Local boxer to compete at STJO

Cove Leader-Press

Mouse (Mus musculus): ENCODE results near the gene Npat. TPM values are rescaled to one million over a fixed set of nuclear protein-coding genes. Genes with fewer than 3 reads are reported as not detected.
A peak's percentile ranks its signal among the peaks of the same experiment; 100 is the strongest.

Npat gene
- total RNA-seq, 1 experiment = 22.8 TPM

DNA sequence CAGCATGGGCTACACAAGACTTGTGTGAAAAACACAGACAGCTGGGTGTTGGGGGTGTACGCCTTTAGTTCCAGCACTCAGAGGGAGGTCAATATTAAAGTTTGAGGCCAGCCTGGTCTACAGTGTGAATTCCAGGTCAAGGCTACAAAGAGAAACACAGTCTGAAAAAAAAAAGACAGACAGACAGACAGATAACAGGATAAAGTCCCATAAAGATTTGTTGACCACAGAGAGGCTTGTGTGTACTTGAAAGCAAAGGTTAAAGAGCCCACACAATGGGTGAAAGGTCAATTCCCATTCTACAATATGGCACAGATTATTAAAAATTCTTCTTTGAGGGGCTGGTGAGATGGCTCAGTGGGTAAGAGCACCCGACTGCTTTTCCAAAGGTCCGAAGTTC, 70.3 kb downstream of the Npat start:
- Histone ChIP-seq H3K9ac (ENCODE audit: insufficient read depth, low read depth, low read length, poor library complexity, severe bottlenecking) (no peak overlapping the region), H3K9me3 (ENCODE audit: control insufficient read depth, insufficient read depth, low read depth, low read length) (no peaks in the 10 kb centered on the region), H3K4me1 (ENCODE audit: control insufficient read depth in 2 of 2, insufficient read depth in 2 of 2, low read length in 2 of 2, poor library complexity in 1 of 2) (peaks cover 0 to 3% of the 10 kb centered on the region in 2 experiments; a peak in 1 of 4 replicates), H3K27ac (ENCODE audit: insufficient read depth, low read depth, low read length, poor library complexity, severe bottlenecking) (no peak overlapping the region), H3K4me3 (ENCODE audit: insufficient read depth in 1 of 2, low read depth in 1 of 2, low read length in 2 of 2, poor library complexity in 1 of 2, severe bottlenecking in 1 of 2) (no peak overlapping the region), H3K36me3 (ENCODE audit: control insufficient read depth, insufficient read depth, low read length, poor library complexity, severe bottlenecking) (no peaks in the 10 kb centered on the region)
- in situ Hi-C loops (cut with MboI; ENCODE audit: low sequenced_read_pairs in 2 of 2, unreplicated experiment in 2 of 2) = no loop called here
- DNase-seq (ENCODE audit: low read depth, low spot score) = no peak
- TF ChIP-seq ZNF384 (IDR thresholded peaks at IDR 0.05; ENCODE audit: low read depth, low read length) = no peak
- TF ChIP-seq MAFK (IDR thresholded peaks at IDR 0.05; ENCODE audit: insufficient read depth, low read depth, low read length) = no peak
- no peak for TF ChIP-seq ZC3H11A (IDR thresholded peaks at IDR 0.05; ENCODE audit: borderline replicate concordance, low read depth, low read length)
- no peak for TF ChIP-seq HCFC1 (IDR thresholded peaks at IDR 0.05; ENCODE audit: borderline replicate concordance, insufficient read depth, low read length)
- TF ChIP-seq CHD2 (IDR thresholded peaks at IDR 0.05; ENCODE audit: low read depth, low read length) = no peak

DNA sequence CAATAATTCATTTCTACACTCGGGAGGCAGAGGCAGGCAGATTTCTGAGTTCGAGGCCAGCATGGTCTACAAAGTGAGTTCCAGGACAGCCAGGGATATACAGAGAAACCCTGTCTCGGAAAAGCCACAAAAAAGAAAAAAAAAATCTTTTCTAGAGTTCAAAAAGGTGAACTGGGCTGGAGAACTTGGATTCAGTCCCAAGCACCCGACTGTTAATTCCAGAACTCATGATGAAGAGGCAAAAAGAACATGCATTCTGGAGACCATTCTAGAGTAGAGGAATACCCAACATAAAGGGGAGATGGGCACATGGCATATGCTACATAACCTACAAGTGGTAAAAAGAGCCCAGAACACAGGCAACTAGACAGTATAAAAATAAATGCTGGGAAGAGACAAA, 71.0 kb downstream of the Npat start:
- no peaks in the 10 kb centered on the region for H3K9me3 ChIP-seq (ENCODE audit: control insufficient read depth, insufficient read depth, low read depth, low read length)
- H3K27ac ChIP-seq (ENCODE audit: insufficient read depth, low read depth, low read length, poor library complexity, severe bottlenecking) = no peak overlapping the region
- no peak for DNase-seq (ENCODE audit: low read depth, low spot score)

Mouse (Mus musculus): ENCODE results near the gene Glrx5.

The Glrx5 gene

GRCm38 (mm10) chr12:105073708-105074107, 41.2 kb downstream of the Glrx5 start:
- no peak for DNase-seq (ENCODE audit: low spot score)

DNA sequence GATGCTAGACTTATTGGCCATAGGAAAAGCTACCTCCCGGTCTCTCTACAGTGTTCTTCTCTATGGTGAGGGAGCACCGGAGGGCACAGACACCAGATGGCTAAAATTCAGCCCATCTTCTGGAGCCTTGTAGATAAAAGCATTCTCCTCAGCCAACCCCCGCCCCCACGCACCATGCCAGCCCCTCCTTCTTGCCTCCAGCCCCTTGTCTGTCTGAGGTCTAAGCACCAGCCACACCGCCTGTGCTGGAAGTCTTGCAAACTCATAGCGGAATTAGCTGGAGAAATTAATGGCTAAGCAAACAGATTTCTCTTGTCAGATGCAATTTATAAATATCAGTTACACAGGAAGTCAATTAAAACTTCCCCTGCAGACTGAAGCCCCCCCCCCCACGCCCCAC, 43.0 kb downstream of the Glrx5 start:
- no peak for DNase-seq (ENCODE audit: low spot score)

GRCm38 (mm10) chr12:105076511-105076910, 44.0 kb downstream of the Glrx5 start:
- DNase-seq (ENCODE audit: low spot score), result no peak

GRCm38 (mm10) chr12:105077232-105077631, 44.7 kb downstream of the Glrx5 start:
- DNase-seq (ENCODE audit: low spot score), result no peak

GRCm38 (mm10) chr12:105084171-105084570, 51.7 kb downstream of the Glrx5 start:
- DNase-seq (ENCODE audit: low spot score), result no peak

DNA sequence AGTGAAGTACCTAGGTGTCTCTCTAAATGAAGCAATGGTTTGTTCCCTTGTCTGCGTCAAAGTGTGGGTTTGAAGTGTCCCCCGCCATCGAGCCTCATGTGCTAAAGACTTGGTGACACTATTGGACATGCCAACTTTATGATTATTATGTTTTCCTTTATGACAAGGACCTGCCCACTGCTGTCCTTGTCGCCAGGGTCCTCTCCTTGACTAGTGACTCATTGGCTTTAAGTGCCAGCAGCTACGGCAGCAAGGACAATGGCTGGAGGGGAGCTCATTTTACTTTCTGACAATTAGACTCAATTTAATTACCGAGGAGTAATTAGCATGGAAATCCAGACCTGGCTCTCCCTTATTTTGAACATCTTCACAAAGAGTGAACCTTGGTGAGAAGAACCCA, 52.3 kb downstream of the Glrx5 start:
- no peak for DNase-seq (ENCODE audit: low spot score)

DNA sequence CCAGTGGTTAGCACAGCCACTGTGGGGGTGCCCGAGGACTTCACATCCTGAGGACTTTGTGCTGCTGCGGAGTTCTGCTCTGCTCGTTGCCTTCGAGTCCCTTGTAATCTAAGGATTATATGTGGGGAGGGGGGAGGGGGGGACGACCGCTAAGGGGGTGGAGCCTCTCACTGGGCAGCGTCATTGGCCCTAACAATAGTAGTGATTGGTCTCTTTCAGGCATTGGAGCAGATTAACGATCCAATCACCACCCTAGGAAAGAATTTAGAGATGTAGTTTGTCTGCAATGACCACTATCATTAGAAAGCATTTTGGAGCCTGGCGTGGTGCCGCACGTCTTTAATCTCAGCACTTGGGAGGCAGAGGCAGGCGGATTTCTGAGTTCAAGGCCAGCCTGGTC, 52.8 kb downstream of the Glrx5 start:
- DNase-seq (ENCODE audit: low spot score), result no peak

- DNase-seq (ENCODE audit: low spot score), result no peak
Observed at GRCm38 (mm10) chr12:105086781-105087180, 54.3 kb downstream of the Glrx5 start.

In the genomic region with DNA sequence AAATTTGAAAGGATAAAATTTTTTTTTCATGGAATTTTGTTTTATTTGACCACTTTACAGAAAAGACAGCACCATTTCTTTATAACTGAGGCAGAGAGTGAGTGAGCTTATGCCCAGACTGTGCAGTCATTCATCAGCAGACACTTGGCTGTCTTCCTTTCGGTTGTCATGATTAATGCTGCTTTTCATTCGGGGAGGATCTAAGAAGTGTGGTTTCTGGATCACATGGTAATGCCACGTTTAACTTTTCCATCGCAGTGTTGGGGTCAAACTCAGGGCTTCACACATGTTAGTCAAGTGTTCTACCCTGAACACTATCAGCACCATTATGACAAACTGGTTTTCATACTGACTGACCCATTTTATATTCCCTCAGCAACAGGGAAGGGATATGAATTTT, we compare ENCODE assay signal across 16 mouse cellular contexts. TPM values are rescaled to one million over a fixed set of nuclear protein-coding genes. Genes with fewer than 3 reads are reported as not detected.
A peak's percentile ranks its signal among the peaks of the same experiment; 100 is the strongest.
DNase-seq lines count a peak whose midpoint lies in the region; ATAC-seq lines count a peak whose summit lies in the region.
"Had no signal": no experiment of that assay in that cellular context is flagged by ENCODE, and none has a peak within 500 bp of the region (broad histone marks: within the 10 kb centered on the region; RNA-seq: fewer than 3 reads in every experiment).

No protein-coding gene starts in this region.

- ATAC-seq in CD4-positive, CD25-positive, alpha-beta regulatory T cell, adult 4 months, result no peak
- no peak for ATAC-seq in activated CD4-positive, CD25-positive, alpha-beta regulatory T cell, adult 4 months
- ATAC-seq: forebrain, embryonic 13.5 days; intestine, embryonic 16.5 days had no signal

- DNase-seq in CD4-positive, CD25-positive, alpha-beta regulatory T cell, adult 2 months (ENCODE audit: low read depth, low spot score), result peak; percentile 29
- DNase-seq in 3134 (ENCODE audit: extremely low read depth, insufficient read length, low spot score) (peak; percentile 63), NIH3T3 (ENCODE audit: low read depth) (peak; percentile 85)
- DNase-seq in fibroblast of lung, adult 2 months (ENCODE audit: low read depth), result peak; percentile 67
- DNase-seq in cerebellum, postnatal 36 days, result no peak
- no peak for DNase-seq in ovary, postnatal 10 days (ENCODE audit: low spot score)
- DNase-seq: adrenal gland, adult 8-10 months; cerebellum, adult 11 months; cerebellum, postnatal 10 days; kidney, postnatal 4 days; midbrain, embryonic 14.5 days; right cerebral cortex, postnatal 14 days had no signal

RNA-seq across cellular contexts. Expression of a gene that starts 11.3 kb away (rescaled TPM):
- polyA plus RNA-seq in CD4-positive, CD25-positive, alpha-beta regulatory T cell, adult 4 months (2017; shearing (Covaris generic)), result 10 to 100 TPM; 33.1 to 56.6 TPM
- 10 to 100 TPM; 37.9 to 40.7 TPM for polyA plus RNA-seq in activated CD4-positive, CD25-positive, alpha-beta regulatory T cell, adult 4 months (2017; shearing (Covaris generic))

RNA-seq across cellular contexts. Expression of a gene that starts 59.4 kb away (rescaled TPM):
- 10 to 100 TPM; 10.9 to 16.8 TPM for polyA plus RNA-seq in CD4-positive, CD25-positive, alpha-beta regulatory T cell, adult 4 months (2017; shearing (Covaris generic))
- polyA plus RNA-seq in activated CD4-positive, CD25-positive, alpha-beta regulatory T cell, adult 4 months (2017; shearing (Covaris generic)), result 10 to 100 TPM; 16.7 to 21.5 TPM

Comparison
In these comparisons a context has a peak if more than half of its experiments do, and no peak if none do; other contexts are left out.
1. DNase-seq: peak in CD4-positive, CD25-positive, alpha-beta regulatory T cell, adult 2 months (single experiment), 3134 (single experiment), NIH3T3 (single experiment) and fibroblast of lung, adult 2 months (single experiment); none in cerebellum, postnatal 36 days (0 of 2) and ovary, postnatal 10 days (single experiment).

Jacob Valencia, a 14-yearold freshman at Copperas Cove High School will compete in the South Texas Junior Olympics Boxing Tournament in Laredo this weekend. The recent transfer from Slaton is a two-time National Champion. He is a two-time National Brown Glove Champion and a Golden Glove winner. Valencia, who has been competing in boxing since he was 8-years-old, will fight for a chance to advance to compete at the next level in the Regional Golden Gloves Tournament in El Paso in May. Valencia began boxing in an effort to combat obesity and diabetes. Trained by his father, Roberto Laboy, Valencia has dropped over 75 pounds and added weight in the form of championship belts. “What started out as a way to fight diabetes and gain control of weight ended up in a two-time National Champion,” said Jacob’s mother, Eleanor Valencia. Valencia was 100 pounds at 8-years-old but through training and competition, he managed to drop a lot of the weight and picked up a couple championships en route. After a two-year layoff the family relocated to Copperas Cove in September of 2013 where he re-entered the boxing ring. In July of 2014 he weighed 225 pounds and nine months later he is now in the 154lbs weight class looking to bring another title to Cove. “Jacob has been competing in the sport of boxing since he was 8-years-old,” said Eleanor. “After a twoyear set back he is back at the gym with a total loss of 75 pounds.” Both National Brown Glove titles, as well as the Golden Glove title, has all been won since moving to Cove. Valencia, who will turn 15 in the midst of the tournament, trains in his home gym with his father. “My husband trains him in a small garage type room inside our three-bedroom home,” said Eleanor. The Valencia family left yesterday for the three-day tournament that runs through Sunday. mandatory school attendance necessary? I think wellintentioned politicians often try to make a difference. My question is, “Does mandatory school attendance accomplish the goal of educating each and every child”? Obviously it does not. Consequently, rather than treating symptoms, I would rather treat the disease. I would try to change our thoughts about public education. Should public schools assume the role of parents? Should legislators think that forcing every kid to sit in classroom would lead to a better educated populace? Do public schools think they meet the needs of each and every child in the district? I would rather see the politicians do at least three things; (1) Repeal mandatory public school attendance laws, (2) Repeal the child-labor laws that keep youngsters out of the work-force and (3) Fix the funding for public education. There was a time in this country when youngsters had a choice of going to school or going to work. There was a time in this country when parents could not off-load their parental responsibilities on the public school teachers. There was a time in this country when school boards knew that they could not meet the needs of each and every hild. So, school administrators and teachers did the best they could. They would even allow students to attend other schools where they could advantage of a broader curriculum. I believe asking public schools to do more and more actually puts the school districts at a disadvantage for success. “Keeping kids in school does not necessarily solve the drop-out problem”, (Davis, 1974). Davis stated “What makes educators think that if the kids don’t want to be there and the parents don’t care, a dose of Shakespeare can solve a myriad of cultural problems?” Many experts believe public schools turned out a better product 100 years ago than they do today (Rankin, 2010). Are politicians to blame for degradation of public education? “Changing the way we charge students for skipping school will not solve the problems of public education”, (Stifflemire, Jewell and Brock, 2015). Thought for the week, “If the only tool you have is a hammer, you tend to see every problem as a nail.” Abraham Maslow

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